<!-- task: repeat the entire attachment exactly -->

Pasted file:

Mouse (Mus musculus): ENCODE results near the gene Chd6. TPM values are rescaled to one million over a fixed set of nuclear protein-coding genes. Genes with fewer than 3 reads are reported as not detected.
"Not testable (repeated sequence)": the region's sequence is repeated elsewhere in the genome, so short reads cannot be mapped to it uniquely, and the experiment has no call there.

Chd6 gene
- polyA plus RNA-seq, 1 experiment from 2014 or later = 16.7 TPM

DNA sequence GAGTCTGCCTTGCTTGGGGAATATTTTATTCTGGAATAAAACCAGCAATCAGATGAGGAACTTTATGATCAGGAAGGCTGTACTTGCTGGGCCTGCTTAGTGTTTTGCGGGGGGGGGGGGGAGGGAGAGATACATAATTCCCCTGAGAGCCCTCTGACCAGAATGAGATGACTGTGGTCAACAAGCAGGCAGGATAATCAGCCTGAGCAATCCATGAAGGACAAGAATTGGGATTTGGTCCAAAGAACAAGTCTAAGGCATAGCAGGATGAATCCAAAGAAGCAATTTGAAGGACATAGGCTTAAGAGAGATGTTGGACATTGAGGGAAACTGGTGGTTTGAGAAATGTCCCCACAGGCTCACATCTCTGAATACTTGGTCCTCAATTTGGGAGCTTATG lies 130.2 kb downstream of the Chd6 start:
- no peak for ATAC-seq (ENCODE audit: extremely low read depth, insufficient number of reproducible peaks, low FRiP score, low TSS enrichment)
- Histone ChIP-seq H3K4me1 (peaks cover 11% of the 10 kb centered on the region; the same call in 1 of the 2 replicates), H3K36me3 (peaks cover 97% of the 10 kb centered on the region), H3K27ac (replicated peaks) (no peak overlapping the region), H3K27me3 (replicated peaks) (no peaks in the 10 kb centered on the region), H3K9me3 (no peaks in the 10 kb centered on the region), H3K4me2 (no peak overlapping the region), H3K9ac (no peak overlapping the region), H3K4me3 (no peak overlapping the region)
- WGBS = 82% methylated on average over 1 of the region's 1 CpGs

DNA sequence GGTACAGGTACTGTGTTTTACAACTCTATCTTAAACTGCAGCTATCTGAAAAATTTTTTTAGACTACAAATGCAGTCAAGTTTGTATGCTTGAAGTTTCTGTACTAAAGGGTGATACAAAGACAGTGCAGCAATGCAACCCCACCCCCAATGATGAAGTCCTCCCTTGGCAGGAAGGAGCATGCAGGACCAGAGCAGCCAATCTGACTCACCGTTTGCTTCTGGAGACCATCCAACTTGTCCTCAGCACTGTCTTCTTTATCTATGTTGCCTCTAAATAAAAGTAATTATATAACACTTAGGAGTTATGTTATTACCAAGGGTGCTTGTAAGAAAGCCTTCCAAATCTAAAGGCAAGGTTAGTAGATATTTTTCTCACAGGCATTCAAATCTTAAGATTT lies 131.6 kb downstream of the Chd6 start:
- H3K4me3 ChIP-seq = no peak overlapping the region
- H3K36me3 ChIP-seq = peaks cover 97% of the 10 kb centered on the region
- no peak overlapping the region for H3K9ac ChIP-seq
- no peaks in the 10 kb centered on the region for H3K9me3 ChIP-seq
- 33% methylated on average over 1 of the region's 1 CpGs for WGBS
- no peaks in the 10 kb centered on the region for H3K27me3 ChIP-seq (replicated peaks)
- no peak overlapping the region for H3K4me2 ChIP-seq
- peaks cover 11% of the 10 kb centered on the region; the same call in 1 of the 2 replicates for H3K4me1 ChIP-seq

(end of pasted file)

Mouse (Mus musculus): ENCODE results near the gene Chd6. TPM values are rescaled to one million over a fixed set of nuclear protein-coding genes. Genes with fewer than 3 reads are reported as not detected.
"Not testable (repeated sequence)": the region's sequence is repeated elsewhere in the genome, so short reads cannot be mapped to it uniquely, and the experiment has no call there.

Chd6 gene
- polyA plus RNA-seq, 1 experiment from 2014 or later = 16.7 TPM

DNA sequence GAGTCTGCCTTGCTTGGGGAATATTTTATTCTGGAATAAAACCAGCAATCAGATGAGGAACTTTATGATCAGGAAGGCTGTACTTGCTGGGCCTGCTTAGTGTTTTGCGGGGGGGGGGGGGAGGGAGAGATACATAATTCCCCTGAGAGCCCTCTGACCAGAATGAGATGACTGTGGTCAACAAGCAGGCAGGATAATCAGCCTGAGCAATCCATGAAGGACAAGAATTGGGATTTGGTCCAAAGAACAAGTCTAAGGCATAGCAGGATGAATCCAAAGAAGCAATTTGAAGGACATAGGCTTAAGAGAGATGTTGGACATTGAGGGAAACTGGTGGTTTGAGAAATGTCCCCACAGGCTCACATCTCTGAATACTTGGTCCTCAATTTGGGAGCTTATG lies 130.2 kb downstream of the Chd6 start:
- no peak for ATAC-seq (ENCODE audit: extremely low read depth, insufficient number of reproducible peaks, low FRiP score, low TSS enrichment)
- Histone ChIP-seq H3K4me1 (peaks cover 11% of the 10 kb centered on the region; the same call in 1 of the 2 replicates), H3K36me3 (peaks cover 97% of the 10 kb centered on the region), H3K27ac (replicated peaks) (no peak overlapping the region), H3K27me3 (replicated peaks) (no peaks in the 10 kb centered on the region), H3K9me3 (no peaks in the 10 kb centered on the region), H3K4me2 (no peak overlapping the region), H3K9ac (no peak overlapping the region), H3K4me3 (no peak overlapping the region)
- WGBS = 82% methylated on average over 1 of the region's 1 CpGs

DNA sequence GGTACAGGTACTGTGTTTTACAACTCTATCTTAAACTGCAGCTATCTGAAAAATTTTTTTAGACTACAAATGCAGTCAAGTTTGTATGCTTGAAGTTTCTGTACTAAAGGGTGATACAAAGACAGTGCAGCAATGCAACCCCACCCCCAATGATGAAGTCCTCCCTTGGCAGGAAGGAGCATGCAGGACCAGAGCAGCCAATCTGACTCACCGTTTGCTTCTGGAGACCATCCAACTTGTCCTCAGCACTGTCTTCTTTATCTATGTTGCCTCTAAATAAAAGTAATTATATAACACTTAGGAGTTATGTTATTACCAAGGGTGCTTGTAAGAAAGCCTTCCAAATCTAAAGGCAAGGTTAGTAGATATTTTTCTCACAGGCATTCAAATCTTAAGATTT lies 131.6 kb downstream of the Chd6 start:
- H3K4me3 ChIP-seq = no peak overlapping the region
- H3K36me3 ChIP-seq = peaks cover 97% of the 10 kb centered on the region
- no peak overlapping the region for H3K9ac ChIP-seq
- no peaks in the 10 kb centered on the region for H3K9me3 ChIP-seq
- 33% methylated on average over 1 of the region's 1 CpGs for WGBS
- no peaks in the 10 kb centered on the region for H3K27me3 ChIP-seq (replicated peaks)
- no peak overlapping the region for H3K4me2 ChIP-seq
- peaks cover 11% of the 10 kb centered on the region; the same call in 1 of the 2 replicates for H3K4me1 ChIP-seq